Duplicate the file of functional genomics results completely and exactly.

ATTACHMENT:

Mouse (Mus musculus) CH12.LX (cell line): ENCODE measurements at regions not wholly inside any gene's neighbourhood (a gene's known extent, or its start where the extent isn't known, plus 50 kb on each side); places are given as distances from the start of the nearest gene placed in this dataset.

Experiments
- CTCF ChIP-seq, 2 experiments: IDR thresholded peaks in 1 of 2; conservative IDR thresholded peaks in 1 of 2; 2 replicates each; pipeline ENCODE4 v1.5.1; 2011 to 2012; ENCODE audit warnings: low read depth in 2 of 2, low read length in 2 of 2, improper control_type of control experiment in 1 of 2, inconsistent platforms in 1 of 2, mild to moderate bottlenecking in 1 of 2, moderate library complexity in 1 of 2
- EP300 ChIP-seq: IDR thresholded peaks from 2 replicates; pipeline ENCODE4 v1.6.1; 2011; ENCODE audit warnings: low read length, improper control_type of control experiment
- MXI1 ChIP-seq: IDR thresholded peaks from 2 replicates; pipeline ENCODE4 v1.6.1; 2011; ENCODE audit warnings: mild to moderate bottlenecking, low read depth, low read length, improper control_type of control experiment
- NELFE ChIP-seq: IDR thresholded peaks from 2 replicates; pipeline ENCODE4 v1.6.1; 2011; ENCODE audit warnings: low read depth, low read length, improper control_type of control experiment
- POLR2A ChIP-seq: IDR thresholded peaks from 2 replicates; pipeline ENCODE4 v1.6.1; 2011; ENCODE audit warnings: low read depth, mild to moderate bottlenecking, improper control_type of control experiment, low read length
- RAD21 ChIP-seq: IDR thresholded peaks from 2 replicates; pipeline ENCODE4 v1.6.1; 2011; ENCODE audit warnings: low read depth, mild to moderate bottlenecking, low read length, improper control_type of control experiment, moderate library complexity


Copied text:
Mouse (Mus musculus) CH12.LX (cell line): ENCODE measurements at regions not wholly inside any gene's neighbourhood (a gene's known extent, or its start where the extent isn't known, plus 50 kb on each side); places are given as distances from the start of the nearest gene placed in this dataset.

Experiments
- CTCF ChIP-seq, 2 experiments: IDR thresholded peaks in 1 of 2; conservative IDR thresholded peaks in 1 of 2; 2 replicates each; pipeline ENCODE4 v1.5.1; 2011 to 2012; ENCODE audit warnings: low read depth in 2 of 2, low read length in 2 of 2, improper control_type of control experiment in 1 of 2, inconsistent platforms in 1 of 2, mild to moderate bottlenecking in 1 of 2, moderate library complexity in 1 of 2
- EP300 ChIP-seq: IDR thresholded peaks from 2 replicates; pipeline ENCODE4 v1.6.1; 2011; ENCODE audit warnings: low read length, improper control_type of control experiment
- MXI1 ChIP-seq: IDR thresholded peaks from 2 replicates; pipeline ENCODE4 v1.6.1; 2011; ENCODE audit warnings: mild to moderate bottlenecking, low read depth, low read length, improper control_type of control experiment
- NELFE ChIP-seq: IDR thresholded peaks from 2 replicates; pipeline ENCODE4 v1.6.1; 2011; ENCODE audit warnings: low read depth, low read length, improper control_type of control experiment
- POLR2A ChIP-seq: IDR thresholded peaks from 2 replicates; pipeline ENCODE4 v1.6.1; 2011; ENCODE audit warnings: low read depth, mild to moderate bottlenecking, improper control_type of control experiment, low read length
- RAD21 ChIP-seq: IDR thresholded peaks from 2 replicates; pipeline ENCODE4 v1.6.1; 2011; ENCODE audit warnings: low read depth, mild to moderate bottlenecking, low read length, improper control_type of control experiment, moderate library complexity